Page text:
Cry Me a River

That Face When the Electoral Commission threatens to take your toys away. Picture: Kym Smith

For over a decade, greenshirt bully-boys GetUp! have had free reign to act as the activist front for Labor and the Greens. But now their days may be numbered.

GetUp! has warned it would be wiped out by new electoral laws, as the nation’s charity sector conceded “thousands” of its members were violating current rules by failing to report political spending.

GetUp! national director Paul Oosting told a parliamentary committee that a proposed bill ­requiring donors to provide statutory declarations when donating more than $250 a year would choke the organisation’s revenue stream and impose an unmanageable administrative burden.

More than $250? You can see why they’re worried: that hundred grand (possibly more) of union members’ money, courtesy of Shifty Shorten wouldn’t be kept secret anymore.

“It would simply wipe out ­organisations like GetUp!,” Mr Oosting told the joint standing committee on electoral matters

Oh, dear, now that would be a tragedy, now, wouldn’t it? Perhaps GetUp! should stop pretending to be unaligned with political parties, while it repeatedly campaigns against the Coalition – and only the Coalition.

Their protestations of innocence are also a little hard to swallow considering that Bill Shorten was a founding board member, and Labor figures poured cash into their pockets. Former Labor Party member Simon Sheikh served as its National Director, before unsuccessfully standing for the Greens.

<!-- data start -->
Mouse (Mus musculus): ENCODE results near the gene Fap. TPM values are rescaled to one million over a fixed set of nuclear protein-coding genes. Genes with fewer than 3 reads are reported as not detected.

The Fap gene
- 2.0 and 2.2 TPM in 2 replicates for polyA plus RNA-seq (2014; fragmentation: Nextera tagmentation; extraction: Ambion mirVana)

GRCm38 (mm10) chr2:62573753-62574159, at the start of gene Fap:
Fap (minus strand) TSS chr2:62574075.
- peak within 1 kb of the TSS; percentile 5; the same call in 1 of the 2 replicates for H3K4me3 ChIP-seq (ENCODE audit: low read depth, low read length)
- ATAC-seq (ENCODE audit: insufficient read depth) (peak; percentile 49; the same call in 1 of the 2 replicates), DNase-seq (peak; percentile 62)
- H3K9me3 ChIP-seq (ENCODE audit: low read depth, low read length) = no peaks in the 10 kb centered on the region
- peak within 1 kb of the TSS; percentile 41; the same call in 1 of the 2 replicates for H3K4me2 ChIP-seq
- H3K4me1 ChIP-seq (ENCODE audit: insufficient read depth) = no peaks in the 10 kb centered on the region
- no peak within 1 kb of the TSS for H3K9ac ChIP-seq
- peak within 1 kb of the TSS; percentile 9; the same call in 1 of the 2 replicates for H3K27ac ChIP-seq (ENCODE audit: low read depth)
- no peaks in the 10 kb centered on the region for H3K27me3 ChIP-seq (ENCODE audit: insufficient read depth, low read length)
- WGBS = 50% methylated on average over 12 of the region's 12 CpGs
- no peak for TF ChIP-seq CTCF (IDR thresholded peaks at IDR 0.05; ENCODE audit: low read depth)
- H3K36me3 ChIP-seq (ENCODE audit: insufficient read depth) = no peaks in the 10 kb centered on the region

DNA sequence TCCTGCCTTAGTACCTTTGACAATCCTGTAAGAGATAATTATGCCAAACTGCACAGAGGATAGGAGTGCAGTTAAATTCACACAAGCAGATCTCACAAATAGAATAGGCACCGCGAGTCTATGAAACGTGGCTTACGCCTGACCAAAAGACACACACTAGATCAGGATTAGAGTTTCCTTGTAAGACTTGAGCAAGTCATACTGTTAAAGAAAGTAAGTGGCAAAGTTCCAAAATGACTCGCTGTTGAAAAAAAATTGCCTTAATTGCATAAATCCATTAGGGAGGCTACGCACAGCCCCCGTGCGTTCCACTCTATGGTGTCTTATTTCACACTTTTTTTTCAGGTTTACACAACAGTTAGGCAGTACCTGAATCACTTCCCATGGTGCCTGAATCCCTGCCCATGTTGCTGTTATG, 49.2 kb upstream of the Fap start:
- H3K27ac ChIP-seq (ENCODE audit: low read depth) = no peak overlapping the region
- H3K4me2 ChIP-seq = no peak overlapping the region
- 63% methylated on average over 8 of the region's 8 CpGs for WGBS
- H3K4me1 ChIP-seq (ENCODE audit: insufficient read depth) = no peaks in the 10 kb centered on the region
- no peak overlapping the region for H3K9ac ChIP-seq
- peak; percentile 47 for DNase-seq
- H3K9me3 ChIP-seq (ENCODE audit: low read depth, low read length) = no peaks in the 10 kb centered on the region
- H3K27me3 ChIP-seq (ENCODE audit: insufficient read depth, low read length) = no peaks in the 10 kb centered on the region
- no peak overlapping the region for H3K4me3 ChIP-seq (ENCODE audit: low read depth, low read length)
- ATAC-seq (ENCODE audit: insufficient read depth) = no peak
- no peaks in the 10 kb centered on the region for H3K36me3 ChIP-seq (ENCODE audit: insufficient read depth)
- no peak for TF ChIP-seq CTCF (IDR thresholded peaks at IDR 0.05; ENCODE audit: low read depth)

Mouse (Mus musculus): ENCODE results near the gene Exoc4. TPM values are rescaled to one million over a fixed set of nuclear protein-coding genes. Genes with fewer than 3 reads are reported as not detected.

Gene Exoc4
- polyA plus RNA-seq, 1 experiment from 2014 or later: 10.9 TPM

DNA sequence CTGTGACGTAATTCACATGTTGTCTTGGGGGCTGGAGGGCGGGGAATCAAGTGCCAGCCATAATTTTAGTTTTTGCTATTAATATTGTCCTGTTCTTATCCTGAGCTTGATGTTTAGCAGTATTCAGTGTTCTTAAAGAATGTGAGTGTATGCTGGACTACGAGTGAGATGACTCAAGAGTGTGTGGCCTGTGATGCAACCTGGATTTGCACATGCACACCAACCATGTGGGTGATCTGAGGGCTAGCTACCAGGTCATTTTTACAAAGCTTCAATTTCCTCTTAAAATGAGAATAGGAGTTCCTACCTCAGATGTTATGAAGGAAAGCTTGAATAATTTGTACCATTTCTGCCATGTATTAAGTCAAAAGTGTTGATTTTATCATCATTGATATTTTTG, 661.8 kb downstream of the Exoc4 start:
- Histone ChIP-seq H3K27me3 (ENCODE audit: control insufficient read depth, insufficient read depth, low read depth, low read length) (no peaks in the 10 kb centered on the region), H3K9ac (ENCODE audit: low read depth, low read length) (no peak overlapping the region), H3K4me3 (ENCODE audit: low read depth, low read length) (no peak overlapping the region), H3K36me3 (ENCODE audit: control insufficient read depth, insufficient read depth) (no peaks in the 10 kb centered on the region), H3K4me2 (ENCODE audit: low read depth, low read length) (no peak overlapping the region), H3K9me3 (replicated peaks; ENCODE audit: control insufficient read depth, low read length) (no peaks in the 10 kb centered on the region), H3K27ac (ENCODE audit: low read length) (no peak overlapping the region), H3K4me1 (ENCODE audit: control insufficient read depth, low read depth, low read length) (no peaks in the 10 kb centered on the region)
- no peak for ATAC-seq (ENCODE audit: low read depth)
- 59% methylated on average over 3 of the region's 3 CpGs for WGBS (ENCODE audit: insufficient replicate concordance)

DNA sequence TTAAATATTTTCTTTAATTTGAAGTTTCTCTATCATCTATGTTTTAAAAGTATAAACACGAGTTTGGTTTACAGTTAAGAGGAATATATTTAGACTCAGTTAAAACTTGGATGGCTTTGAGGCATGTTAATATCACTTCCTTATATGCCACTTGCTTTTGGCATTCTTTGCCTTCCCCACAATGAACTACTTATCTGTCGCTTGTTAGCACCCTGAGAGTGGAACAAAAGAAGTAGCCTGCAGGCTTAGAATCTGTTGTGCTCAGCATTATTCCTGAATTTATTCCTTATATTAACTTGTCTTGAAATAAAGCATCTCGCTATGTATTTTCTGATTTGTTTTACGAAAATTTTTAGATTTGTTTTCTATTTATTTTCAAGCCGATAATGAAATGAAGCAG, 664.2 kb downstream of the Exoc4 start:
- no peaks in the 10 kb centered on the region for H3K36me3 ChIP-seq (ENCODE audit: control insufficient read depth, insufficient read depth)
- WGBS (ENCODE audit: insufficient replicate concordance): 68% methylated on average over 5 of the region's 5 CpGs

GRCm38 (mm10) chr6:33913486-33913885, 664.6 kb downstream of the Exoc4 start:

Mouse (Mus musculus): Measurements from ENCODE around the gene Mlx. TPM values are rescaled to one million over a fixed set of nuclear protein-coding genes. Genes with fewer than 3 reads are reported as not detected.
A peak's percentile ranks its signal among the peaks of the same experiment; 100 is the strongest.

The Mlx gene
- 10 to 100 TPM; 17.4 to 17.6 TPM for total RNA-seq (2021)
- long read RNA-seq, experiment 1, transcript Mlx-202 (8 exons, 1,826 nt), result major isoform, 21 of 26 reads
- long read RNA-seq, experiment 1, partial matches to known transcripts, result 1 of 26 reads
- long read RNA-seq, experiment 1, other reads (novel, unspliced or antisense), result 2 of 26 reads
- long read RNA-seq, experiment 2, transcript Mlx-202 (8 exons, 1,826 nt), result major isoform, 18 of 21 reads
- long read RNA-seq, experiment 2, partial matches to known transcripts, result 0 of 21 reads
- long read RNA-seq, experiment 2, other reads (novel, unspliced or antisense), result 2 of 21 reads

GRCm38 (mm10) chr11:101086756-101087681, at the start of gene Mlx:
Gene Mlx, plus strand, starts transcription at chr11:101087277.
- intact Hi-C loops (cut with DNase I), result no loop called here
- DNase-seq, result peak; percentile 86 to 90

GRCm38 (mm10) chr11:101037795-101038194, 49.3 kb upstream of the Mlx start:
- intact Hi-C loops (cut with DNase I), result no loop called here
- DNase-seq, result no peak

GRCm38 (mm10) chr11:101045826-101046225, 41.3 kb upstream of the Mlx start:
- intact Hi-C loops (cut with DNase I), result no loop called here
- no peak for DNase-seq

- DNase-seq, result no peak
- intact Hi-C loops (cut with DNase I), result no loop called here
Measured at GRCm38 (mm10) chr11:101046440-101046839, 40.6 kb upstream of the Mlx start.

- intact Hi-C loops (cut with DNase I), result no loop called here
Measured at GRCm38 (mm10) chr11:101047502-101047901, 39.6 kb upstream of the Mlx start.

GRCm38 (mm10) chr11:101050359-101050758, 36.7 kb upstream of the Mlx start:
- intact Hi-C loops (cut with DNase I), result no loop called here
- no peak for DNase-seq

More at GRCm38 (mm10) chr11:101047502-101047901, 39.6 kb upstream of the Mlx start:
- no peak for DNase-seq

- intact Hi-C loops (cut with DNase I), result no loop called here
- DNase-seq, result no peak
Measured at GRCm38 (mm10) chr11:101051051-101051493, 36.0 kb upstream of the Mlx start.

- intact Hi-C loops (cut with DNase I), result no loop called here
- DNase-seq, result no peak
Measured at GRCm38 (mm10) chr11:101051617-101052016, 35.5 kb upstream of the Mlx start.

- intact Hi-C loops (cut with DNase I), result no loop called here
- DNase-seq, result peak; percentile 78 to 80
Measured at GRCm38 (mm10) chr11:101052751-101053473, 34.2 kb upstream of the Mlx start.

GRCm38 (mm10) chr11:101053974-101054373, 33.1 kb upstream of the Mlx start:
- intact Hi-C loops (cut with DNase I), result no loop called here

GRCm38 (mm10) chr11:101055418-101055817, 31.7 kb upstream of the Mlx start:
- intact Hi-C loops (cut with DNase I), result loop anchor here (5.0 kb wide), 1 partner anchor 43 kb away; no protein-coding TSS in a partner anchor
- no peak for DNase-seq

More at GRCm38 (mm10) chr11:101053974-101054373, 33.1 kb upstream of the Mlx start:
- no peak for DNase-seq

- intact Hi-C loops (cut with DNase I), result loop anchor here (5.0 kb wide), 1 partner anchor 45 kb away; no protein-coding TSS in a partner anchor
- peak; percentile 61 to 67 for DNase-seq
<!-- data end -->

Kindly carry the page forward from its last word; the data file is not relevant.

The committee heard many charities were already violating electoral laws by failing to disclose political expenditure to the Australian Electoral Commission.

And here we get to the bigger problem. Too many “charities” have basically become taxpayer-subsidised left-wing activist groups.

It’s all very well to whine about “chilling”, but it’s time for these head-tilted shysters to make up their minds: are they going to use their money to actually help needy people, or are they going to splash “charitable” donations on lefty causes célèbre?

They can’t do both. If they want to play politics, then they’ve no right to cry foul when the Electoral Commission gets up ‘em.

– The Australian

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Who is Lushington D. Brady?

Well, a pseudonym. Obviously.

But the name Lushington Dalrymple Brady has been chosen carefully. Not only for the sum of its overall mien of seedy gentility, reminiscent perhaps of a slightly disreputable gentlemen of letters, but also for its parts, each of which borrows from the name of a Vandemonian of more-or-less fame (or notoriety) who represents some admirable quality which will hopefully animate the persona of Lushington D. Brady.

To read my previous articles click on my name in blue.